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Computational Biology

The cost of genome sequencing is decreasing rapidly owing to recent advances in next-generation sequencing technologies. As a consequence, vast amount of genomic and transcriptomic data are accumulating, and existing analysis tools are struggling to handle such big multi-omics datasets.

CaSToRC Computational Biology group aims to partner with biologists and bioinformaticians to provide effective tools and analyses to facilitate visualisation and understanding of biological data.


The NinjaViewer: a versatile visualisation platform for functional and evolutionary analysis of multi-omics data

NinjaViewer is an interactive web-based data analysis and visualisation platform specifically designed to integrate several types of biological data, including phylogenetic relationship, gene, protein, pathway, genetic variation, genotype-phenotype association and literature knowledge, into a coherent interlinked and comprehensible display. The platform serves information in an intuitive and interactive manner to facilitate biological data analysis.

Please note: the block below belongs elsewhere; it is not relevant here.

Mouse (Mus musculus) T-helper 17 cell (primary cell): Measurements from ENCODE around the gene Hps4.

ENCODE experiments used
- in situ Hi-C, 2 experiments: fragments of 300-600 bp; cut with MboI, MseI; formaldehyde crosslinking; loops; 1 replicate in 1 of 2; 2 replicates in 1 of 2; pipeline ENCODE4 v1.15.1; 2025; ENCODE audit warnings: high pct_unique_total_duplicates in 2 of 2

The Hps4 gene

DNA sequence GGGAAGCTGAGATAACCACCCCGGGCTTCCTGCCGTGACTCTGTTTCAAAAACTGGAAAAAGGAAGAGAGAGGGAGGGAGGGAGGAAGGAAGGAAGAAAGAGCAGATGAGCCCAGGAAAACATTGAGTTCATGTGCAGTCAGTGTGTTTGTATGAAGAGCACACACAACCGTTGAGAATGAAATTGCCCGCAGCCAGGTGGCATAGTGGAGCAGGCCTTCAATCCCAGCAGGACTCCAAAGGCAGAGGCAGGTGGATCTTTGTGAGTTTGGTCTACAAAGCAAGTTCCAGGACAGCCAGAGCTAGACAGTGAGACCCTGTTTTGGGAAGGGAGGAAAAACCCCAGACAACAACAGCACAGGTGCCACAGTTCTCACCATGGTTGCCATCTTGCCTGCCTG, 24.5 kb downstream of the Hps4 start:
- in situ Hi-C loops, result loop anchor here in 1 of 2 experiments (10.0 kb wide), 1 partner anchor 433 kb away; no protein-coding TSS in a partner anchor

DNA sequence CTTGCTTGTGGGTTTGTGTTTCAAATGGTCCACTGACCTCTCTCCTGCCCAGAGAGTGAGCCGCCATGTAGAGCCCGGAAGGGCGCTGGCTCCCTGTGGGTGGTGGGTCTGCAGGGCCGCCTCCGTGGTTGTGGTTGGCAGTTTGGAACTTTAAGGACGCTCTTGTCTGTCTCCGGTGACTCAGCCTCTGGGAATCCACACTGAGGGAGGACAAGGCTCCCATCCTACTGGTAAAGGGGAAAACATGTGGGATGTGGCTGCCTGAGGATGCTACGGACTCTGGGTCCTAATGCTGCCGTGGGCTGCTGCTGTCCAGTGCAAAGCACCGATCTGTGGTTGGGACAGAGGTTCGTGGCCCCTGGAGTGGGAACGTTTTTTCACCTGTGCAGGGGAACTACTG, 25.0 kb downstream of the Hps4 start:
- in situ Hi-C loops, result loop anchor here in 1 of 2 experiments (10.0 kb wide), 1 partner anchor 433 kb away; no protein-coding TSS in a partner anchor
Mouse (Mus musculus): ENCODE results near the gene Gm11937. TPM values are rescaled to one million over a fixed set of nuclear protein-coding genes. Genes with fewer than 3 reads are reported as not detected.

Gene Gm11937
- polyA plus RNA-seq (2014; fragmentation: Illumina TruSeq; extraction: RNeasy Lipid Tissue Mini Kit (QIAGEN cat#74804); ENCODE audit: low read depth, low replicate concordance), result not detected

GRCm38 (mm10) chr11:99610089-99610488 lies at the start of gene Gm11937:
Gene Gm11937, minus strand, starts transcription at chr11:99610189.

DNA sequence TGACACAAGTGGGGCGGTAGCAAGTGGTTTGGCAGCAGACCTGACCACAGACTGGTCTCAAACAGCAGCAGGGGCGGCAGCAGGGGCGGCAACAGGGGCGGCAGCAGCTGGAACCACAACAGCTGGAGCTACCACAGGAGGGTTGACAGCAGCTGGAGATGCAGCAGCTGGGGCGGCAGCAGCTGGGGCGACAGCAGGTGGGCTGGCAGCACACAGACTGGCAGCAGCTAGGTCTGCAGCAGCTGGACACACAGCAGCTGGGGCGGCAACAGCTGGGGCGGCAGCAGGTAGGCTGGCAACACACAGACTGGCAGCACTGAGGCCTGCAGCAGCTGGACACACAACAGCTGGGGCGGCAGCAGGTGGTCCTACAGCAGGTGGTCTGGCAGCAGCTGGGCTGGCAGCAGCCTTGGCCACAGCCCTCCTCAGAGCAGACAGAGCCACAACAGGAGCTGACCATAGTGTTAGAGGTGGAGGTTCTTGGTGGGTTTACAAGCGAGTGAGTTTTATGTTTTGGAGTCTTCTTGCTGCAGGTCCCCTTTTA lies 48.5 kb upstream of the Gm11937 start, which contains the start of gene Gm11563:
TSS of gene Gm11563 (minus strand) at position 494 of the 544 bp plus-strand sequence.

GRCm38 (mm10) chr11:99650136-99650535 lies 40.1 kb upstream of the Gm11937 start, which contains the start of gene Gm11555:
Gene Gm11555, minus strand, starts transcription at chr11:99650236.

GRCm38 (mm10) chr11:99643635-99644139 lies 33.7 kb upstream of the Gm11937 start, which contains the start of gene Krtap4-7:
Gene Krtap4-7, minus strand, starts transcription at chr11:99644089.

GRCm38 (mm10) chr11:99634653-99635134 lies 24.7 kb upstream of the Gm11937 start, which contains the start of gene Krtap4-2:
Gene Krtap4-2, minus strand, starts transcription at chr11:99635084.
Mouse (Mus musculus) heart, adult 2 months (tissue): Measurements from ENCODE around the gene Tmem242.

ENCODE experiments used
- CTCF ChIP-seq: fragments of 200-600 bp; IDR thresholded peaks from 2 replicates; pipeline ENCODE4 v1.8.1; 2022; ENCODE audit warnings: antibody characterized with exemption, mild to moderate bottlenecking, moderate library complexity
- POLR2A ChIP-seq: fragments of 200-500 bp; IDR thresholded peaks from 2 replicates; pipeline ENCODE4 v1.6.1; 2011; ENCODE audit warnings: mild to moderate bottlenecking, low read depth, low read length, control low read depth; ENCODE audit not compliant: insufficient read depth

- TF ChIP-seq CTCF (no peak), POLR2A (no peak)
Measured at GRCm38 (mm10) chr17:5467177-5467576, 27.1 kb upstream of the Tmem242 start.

In its current form, NinjaViewer enables visual analysis and cross referencing of genomic and transcriptomic data from 21 anopheline and 7 Plasmodium species. It enables concurrent display and dynamic annotation of all protein-coding genes and orthologous gene groups integrated with gene expression and orthology data. The platform is readily extendible towards other species, and it can incorporate information from related datasets, such as population data.

computational biology ninja viewer
Figure 1 Screenshot of a typical NinjaViewer session with concurrent displays of orthology and expression maps overlaid with functional and evolutionary information


Key Partners

Imperial College London (UK)

CyI People

K. Erguler, G. K. Christophides

Conference Proceedings

NinjaViewer: functional and evolutionary analysis of multi-omics data.
Erguler K, MacCallum RM, Kirmitzoglou I, Ho N, Brockman A, Koukos P, Chan T, Waterhouse R, Christophides GK.
3rd EMBO Conference on Visualizing Biological Data (VIZBI 2016). March 9–11, 2016.